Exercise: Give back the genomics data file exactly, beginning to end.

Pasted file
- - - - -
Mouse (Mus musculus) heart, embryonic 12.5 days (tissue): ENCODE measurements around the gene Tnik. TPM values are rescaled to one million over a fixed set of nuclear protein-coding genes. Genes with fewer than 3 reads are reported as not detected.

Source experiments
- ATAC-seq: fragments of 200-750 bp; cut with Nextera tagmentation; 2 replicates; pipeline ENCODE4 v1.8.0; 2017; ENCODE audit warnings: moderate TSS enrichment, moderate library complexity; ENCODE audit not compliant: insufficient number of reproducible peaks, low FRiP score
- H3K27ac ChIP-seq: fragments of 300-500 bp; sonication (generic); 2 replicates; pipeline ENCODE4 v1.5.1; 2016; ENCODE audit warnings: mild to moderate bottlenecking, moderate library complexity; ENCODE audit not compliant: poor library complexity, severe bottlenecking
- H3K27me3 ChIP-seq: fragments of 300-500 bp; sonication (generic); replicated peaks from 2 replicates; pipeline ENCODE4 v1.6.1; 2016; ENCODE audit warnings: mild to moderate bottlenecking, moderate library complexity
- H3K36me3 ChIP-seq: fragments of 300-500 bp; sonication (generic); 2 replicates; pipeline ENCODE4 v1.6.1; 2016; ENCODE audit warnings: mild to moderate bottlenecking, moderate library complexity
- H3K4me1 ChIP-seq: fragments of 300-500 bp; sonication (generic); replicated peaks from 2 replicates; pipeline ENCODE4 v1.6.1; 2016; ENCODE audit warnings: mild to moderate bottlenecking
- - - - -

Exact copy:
Mouse (Mus musculus) heart, embryonic 12.5 days (tissue): ENCODE measurements around the gene Tnik. TPM values are rescaled to one million over a fixed set of nuclear protein-coding genes. Genes with fewer than 3 reads are reported as not detected.

Source experiments
- ATAC-seq: fragments of 200-750 bp; cut with Nextera tagmentation; 2 replicates; pipeline ENCODE4 v1.8.0; 2017; ENCODE audit warnings: moderate TSS enrichment, moderate library complexity; ENCODE audit not compliant: insufficient number of reproducible peaks, low FRiP score
- H3K27ac ChIP-seq: fragments of 300-500 bp; sonication (generic); 2 replicates; pipeline ENCODE4 v1.5.1; 2016; ENCODE audit warnings: mild to moderate bottlenecking, moderate library complexity; ENCODE audit not compliant: poor library complexity, severe bottlenecking
- H3K27me3 ChIP-seq: fragments of 300-500 bp; sonication (generic); replicated peaks from 2 replicates; pipeline ENCODE4 v1.6.1; 2016; ENCODE audit warnings: mild to moderate bottlenecking, moderate library complexity
- H3K36me3 ChIP-seq: fragments of 300-500 bp; sonication (generic); 2 replicates; pipeline ENCODE4 v1.6.1; 2016; ENCODE audit warnings: mild to moderate bottlenecking, moderate library complexity
- H3K4me1 ChIP-seq: fragments of 300-500 bp; sonication (generic); replicated peaks from 2 replicates; pipeline ENCODE4 v1.6.1; 2016; ENCODE audit warnings: mild to moderate bottlenecking